Bristling with high-tech electronics, the EH-101 is a combat pilot’s dream. For Defence Minister Kim Campbell, however, Ottawa’s purchase of 50 of the Britishand Italian-designed helicopters may become a political nightmare. Since Ottawa announced the $4.4-billion acquisition last July—payments and deliveries will be spread out over 13 years—opposition parties and peace advocates have attacked the choppers as unnecessary and too expensive. They stepped up their attacks last week in response to the publicity surrounding Campbell’s likely leadership bid. And representatives of several other potential leadership candidates, concerned about possible negative public reaction to the purchase, have approached the Ottawa-based Canadian Centre for Global Security, seeking advice on alternatives so that their candidates can distance themselves from the issue.
Under an agreement signed on Oct. 7, 1992, Ottawa will pay Montreal-based Para-
max Systems Inc., a subsidiary of the U.S. computer giant Unisys Corp., $1.4 billion to develop computer and electronics systems for the helicopters. A British-Italian consortium, Westland-Augusta SpA, will receive another $1.4 billion to build the helicopters at its plants in both countries. The remaining $1.6 billion will pay for a support contract and the cost of operating the EH-101s over 13 years. In return, the two firms have promised to create a total of 3,000 jobs across Canada. Of the total purchase price, Paramax spokesman John Paul Macdonald says, Quebec and Ontario will each receive $940 million in contracts, while companies in Atlantic and Western Canada will share $1.1 billion.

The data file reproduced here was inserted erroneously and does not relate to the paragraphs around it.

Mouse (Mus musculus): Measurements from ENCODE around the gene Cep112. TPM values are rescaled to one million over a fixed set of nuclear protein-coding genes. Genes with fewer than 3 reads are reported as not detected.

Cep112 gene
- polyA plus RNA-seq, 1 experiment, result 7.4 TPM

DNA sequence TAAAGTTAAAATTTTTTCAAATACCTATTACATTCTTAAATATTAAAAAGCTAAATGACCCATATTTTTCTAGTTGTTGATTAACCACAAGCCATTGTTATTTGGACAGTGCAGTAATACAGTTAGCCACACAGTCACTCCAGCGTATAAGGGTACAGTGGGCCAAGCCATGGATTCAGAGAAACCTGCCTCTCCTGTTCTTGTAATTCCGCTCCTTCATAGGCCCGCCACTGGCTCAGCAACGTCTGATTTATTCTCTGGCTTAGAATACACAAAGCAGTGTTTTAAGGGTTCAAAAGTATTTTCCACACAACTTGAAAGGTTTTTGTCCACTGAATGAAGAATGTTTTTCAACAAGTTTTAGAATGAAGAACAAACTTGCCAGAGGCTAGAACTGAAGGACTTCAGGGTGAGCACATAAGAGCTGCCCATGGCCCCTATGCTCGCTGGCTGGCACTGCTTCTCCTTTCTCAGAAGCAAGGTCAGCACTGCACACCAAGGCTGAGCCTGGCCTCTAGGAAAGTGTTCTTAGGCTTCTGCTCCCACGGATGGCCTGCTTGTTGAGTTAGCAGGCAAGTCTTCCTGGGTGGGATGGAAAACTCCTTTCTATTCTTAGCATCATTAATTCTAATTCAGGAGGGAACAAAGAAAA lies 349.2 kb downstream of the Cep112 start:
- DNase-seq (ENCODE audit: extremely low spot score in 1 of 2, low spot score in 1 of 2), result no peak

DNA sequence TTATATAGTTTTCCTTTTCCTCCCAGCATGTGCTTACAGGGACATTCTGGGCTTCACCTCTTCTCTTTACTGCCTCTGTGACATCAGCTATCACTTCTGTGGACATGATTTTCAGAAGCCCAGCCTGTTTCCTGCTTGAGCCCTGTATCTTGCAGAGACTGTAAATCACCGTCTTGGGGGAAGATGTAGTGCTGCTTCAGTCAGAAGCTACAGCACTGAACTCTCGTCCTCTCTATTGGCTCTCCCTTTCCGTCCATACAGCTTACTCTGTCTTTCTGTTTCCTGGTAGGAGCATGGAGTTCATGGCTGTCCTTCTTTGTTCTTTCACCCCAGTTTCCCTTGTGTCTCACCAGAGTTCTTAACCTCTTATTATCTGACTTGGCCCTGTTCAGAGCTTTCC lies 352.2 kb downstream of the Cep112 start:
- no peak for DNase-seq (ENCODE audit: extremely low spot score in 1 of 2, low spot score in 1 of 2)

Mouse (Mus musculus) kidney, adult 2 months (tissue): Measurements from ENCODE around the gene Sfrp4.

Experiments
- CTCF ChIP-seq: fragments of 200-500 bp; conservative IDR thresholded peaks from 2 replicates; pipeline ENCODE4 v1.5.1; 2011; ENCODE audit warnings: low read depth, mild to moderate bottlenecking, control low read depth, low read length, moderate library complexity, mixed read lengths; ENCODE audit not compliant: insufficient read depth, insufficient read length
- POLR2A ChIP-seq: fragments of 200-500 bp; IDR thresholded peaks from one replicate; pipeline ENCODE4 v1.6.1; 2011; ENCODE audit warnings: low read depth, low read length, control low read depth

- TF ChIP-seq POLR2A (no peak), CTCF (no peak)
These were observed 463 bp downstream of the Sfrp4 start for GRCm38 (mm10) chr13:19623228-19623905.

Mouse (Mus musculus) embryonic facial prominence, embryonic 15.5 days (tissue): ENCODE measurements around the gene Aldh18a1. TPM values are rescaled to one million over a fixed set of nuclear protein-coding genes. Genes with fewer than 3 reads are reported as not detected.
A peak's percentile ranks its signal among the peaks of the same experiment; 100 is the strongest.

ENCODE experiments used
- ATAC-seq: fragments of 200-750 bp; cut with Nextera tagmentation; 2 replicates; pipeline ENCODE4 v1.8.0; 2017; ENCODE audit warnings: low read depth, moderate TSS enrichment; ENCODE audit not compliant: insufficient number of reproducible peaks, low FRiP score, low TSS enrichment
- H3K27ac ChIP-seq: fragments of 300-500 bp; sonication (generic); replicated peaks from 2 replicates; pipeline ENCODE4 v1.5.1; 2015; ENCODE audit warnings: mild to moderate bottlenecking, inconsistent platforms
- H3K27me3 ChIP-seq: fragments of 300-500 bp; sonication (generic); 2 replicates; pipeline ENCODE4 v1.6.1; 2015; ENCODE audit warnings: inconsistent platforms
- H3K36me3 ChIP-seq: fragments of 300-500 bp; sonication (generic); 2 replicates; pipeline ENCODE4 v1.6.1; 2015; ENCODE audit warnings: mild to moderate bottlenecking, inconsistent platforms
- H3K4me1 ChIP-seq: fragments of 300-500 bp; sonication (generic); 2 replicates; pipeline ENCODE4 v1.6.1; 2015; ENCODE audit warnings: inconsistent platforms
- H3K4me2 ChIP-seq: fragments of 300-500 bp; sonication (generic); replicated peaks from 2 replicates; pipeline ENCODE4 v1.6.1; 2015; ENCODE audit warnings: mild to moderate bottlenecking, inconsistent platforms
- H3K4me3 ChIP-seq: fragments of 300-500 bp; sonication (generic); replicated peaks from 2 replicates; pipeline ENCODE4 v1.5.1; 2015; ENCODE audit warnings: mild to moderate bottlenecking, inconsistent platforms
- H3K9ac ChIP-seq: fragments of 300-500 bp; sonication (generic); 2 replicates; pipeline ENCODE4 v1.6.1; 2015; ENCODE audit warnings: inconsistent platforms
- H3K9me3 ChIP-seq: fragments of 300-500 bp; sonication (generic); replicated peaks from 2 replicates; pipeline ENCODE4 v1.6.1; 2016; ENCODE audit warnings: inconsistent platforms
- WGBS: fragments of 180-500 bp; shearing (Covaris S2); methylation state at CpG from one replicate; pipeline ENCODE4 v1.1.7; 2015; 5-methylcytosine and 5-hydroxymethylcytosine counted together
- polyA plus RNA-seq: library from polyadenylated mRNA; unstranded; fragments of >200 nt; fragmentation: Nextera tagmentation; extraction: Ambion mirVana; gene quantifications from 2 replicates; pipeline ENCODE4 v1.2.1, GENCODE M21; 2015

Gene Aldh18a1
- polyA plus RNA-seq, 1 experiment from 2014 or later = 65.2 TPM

When the military first proposed the purchase in 1987, it was justified as a necessary Cold War measure against the potential threat from Soviet submarines. But critics say that the Soviet Union’s collapse has dramatically reduced that danger. And Brian MacDonald, president of Strategic Insight Planning and Communications, said that the money should instead go to equipping peacekeepers. To deflect such criticism, defence department officials say that the helicopters will also fly search-and-rescue missions and guard Canada’s coast against illegal fishing and drug smuggling.
Campbell has repeatedly stated that the new aircraft are needed to replace Canada’s 30-year-old Laborador and Sea King helicopters. But according to Tariq Rauf, senior analyst at the Centre for Global Security, the penalty clauses in the contracts may be so severe that it would be politically unacceptable to cancel them. As a result, Campbell is in the awkward position of having to defend a $4.4-billion expenditure that some analysts say is no longer needed.
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